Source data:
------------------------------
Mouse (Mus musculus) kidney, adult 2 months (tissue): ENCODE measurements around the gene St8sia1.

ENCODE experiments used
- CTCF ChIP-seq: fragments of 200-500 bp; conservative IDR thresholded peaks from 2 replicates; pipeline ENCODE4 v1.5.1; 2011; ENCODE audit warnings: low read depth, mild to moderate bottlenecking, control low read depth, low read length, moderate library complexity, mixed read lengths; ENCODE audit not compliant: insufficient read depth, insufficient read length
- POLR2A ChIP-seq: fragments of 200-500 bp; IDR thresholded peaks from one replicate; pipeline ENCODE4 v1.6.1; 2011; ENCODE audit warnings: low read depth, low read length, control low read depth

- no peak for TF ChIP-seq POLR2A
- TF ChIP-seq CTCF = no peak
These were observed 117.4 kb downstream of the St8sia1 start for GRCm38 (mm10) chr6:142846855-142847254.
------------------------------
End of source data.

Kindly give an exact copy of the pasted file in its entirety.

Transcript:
Mouse (Mus musculus) kidney, adult 2 months (tissue): ENCODE measurements around the gene St8sia1.

ENCODE experiments used
- CTCF ChIP-seq: fragments of 200-500 bp; conservative IDR thresholded peaks from 2 replicates; pipeline ENCODE4 v1.5.1; 2011; ENCODE audit warnings: low read depth, mild to moderate bottlenecking, control low read depth, low read length, moderate library complexity, mixed read lengths; ENCODE audit not compliant: insufficient read depth, insufficient read length
- POLR2A ChIP-seq: fragments of 200-500 bp; IDR thresholded peaks from one replicate; pipeline ENCODE4 v1.6.1; 2011; ENCODE audit warnings: low read depth, low read length, control low read depth

- no peak for TF ChIP-seq POLR2A
- TF ChIP-seq CTCF = no peak
These were observed 117.4 kb downstream of the St8sia1 start for GRCm38 (mm10) chr6:142846855-142847254.